(b) Enzymatic synthesized surfactants
(iv) Classification by Type of Substrate Used:
1. Those producing biosurfactants with alkanes as carbon sources (Corynebacterium sp and Arthrobacterium sp)
2. Those producing biosurfactants with water soluble substrates as carbon sources (Bacillus sp)
3. Those producing biosurfactants with alkanes and water soluble substrates as carbon sources (Pseudomonas sp)
Many isolated enzymes that catalyze hydrolysis, alcoholysis, condensation, acylation or esterification reactions have been used for the production of various surfactants including
monoglycerides, phospholipids, glycolipids and amino acids based surfactants from relatively inexpensive raw materials such as fats and plant oils. Enzymatic methods of synthesis of surfactants have several advantages over conventional chemical synthesis.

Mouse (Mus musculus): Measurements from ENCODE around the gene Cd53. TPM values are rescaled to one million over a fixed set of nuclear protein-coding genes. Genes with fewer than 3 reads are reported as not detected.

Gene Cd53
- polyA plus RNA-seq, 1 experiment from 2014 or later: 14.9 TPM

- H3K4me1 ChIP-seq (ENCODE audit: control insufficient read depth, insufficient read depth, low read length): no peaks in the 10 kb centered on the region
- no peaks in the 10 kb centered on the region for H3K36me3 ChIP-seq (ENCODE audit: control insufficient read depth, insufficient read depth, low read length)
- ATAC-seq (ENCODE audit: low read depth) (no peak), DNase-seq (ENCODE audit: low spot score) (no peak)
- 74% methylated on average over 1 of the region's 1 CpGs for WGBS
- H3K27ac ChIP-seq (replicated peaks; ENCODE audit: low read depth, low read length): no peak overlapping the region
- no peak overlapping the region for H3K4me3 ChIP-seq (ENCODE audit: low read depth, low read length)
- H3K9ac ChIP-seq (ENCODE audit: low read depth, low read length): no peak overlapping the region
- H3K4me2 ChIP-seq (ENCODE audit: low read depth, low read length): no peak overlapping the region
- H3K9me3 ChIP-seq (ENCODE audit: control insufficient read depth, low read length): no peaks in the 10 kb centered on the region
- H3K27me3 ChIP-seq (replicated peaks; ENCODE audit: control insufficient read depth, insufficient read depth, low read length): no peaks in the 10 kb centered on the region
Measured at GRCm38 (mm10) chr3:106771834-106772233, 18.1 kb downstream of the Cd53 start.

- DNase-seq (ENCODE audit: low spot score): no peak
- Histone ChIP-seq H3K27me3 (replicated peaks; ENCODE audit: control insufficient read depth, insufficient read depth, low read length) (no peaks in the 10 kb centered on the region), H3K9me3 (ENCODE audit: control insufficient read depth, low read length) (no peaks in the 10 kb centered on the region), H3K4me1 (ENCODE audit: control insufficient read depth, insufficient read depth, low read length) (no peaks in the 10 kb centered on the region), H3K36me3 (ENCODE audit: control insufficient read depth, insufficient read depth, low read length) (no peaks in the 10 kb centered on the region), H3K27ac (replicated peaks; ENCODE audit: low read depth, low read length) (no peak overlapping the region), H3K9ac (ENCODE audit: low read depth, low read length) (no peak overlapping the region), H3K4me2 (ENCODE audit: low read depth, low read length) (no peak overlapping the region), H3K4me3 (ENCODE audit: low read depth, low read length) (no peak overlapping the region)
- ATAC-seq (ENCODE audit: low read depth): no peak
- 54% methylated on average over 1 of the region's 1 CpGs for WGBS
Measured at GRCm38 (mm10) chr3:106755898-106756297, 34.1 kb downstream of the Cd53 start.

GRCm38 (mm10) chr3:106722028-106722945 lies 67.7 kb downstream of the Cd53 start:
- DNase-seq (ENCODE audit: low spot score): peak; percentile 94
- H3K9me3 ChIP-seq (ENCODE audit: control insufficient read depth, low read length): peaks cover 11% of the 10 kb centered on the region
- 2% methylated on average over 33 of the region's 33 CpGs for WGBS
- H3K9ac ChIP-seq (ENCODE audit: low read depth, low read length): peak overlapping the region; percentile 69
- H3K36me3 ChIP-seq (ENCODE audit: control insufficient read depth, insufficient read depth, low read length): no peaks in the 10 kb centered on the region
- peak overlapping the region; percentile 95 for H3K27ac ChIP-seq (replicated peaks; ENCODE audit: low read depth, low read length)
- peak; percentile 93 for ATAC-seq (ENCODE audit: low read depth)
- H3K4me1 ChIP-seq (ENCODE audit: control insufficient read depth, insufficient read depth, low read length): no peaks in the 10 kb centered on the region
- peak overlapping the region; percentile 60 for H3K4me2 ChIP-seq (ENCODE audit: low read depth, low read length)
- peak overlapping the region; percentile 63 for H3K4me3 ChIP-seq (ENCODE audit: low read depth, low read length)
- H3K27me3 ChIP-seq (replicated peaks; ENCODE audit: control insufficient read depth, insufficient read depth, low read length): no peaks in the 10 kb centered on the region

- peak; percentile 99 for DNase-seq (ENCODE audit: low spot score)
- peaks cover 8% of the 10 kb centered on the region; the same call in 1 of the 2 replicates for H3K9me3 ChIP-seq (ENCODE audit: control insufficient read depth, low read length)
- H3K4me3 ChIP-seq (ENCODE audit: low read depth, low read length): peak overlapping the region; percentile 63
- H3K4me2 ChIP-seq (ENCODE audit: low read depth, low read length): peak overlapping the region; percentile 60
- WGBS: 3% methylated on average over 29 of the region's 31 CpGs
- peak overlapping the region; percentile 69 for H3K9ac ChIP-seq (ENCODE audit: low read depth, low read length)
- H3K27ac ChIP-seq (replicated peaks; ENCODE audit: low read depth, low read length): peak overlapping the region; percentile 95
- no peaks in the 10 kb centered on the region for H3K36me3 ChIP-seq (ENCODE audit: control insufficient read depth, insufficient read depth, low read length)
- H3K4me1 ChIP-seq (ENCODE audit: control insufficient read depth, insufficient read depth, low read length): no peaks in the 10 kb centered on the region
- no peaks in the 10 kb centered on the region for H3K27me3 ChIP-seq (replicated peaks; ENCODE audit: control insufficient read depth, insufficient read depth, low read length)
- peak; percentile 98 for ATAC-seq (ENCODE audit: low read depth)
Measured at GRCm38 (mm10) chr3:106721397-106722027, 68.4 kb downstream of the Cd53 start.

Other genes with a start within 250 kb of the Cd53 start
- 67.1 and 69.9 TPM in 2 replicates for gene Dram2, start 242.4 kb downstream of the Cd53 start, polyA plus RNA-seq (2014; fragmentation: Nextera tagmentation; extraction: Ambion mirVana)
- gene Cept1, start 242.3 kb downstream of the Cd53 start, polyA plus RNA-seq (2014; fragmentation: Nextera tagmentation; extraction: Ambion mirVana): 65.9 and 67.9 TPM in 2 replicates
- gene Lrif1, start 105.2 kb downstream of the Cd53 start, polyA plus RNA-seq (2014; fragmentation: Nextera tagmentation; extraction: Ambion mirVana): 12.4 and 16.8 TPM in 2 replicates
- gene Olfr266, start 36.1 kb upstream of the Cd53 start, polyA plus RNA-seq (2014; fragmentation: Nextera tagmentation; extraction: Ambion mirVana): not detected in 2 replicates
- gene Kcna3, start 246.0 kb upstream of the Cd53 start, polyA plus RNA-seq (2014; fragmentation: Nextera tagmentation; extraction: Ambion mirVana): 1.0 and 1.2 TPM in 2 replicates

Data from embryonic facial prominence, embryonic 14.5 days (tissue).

The enzymatic methods have low energy requirement, minimal thermal degradation, high biodegradability and radioactive immobilized microbial lipases such as lipozyme from Rhizomucer miehei or lipase sp 435 from Candida antarctica are the most frequently used enzymes.
Using this technology Glycolipids such as fructose oleate, monocapryloyl-1 D-fructofuronase, B- 1-1fructopyrasanose-oleate, a mixture of C-1 and C-6 monopalmintoyl fructose, 6-octano glucose and various primary monoesters of sugar alcohols such as sorbitol, mannitol and xylitol have been produced.
Aliphatic alcohol glycosides, phenol glycosides, vitamin glycosides, glycerol glycolipids and glycolipid biosurfactant, fructose monooleates, monoole aleoyl glycerol and uncommon hydroxyl compounds such as 2-hydroxy ethyl-trimethyl silane which is attached to C1 glucose are among the recently synthesized enzymatic surfactants. Major characteristic features of microbial and enzyme synthesized surfactants are precised in Table 14.1.